Whoever it was that said ‘try everything once, except folk dancing and incest,’ had a good point, but seemed to have missed a couple of points. In the middle of the week, and with no sign of payday, I’d like to add ‘anything outside zone 2’ or ‘anything that costs over a fiver’ – which can leave you with limited options. And so, coming across London Fun Salsa’s £3 class, right in Piccadilly Circus, I seemed all out of excuses to get out of trying new things.
My friend Amelia and I had booked the class at the beginning of January – back when resolutions were still firm and dreams of becoming an all-round better human within the next 12 months seemed feasible – but as the evening rolled around I became more and more nervous. My only experiences of dancing were after a bucketful of sugar-based alco-pops in sweaty student nightclubs, or of getting over-enthusiastic and bumping into fellow gym-goers during the occasional Zumba class, so it’s safe to say my expectations weren’t high; but it turns out I needn’t have worried. Although several people there had been dancing for a while, it was the first time for lots of us, and we started at the beginning with the basic steps, with our lovely instructor Curtis’ encouragement and jokes setting us all at our ease. But if you’re still a little reluctant to head out to the dancefloor, read on for a few essential tips to avoid potential dance disasters.
1. Don’t wear tights with broken elastic. Or a bra with loose straps. I spent so much time hoiking, tweaking, and readjusting that my partners must have thought either I had a nervous tic or that I’d mastered a new move that no-one else was aware of. Since it never seemed to catch on, it seems like it was probably the former.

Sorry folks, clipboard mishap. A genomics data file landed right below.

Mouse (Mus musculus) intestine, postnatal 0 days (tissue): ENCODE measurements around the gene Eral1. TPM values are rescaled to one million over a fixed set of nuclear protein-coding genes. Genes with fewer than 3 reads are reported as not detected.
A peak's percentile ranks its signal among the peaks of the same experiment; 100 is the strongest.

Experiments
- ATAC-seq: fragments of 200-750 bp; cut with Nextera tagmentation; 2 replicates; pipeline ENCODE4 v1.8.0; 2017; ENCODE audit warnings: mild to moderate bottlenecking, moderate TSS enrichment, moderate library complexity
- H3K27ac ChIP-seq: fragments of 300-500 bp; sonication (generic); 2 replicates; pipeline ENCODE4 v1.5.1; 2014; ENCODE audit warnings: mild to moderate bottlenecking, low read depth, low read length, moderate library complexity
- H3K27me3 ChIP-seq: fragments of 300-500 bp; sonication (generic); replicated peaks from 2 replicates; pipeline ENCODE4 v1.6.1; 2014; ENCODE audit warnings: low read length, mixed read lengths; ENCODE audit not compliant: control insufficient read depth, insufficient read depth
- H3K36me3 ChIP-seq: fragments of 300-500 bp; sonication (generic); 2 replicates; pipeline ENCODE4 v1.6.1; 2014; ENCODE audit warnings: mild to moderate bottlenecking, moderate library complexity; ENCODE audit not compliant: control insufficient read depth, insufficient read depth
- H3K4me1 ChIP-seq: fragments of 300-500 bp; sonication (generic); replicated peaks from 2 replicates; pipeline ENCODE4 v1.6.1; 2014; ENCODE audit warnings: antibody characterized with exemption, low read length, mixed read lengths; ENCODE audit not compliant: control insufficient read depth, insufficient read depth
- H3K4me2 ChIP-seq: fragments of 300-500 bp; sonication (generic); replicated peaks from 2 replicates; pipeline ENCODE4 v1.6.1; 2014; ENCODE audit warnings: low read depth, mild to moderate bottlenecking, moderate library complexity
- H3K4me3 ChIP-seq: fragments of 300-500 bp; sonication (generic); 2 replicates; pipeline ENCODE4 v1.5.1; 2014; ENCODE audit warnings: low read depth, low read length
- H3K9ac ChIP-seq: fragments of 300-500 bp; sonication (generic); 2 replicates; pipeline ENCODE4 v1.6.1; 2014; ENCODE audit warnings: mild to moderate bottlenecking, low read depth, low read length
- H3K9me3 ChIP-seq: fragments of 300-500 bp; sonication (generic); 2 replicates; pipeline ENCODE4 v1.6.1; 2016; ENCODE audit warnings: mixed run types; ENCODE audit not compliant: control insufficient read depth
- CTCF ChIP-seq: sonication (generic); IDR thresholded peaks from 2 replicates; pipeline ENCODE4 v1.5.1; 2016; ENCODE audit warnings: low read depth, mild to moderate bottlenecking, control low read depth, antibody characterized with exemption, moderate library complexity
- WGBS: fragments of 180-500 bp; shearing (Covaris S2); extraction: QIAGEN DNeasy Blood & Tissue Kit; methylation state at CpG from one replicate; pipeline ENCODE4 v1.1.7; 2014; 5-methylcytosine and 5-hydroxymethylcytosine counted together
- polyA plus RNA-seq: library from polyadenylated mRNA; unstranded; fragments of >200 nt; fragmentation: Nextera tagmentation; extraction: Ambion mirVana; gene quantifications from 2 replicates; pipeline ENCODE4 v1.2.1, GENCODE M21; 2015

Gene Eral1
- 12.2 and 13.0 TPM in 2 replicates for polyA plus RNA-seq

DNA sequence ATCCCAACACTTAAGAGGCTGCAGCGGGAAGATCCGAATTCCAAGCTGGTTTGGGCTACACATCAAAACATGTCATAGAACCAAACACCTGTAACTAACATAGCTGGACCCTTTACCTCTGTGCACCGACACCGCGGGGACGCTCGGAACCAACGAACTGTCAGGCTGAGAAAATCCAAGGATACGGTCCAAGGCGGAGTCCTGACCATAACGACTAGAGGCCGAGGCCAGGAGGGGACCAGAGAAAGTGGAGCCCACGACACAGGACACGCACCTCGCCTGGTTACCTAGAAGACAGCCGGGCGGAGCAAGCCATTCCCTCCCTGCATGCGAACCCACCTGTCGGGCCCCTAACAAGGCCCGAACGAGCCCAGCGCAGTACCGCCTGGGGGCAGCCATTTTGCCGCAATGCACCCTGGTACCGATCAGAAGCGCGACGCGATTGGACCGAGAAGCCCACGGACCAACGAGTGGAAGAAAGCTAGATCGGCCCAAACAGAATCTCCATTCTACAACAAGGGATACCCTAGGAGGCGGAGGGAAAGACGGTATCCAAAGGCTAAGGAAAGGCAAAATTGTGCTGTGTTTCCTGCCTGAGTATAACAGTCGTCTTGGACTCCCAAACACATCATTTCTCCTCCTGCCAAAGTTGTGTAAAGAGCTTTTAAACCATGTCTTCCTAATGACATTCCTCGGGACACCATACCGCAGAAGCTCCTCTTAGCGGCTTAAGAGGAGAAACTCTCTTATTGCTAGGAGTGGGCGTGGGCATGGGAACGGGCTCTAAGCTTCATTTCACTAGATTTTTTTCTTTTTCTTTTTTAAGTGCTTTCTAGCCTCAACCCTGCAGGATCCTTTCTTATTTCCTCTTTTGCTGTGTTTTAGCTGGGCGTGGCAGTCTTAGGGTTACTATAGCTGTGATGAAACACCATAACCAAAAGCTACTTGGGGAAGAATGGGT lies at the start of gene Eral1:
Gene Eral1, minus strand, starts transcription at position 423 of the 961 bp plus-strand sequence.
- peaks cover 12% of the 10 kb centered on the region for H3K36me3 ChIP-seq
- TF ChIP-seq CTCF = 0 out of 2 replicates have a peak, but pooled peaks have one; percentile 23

2. Don’t be a girl. After the first 45 minutes or so, we were partnered up, and the lovely Curtis casually revealed that the steps I’d had so much trouble mastering now had to be done backwards, which threw me into even more confusion.
3. Don’t be a boy. You do get to carry out the steps in the way you’ve been taught, but you also have to lead – so all mistakes are absolutely your fault. As I kept reminding my partners as I salsaed in the wrong direction, yet again.
4. Do know your right and left. Don’t get so smug, thinking you’re Strictly’s newest star when you master one step, that you then miss out on learning the next two, and spend the rest of the evening twirling the wrong way and stepping on your partner’s toes.
5. Do wear heels and a swishy skirt. A sexy salsa shimmy may not come naturally, so a little extra fabric goes a long way in adding a swing to your hips; as will some mid-height heels – for the first couple of hours at least, before you start limping around like Ann Widdecombe doing the paso doble.
6. Do have a drink or two. I found that a couple of blood orange martinis worked wonders in quelling my embarrassment at shimmying around in a roomful of strangers. Don’t, however, go overboard – there were a few bar-breaks throughout the evening, and I can attest that following a routine gets harder with every sip of half-price Prosecco – even if you do start to mind a lot less.
7. Don’t judge a book by its cover. It turns out that you don’t have to be snake-hipped and whippet-slim to be a great dancer: the best time I had all evening was during the free dance section of the night, when a boy approximately half my height drew me wordlessly to the centre of the dancefloor and led me beautifully through all the steps we’d learned; as well as several we hadn’t, culminating in a very Dirty Dancing-esque leg-flicky-slidey-thing. It was exhilarating and unexpected – although I was relieved that he stopped short of trying the lift.
Reporter: Charlotte Couldrey ¦ @elfredabeetle
Charlotte found the deal through Funzing: http://uk.funzing.com/funz/3506 (It is now running at £4)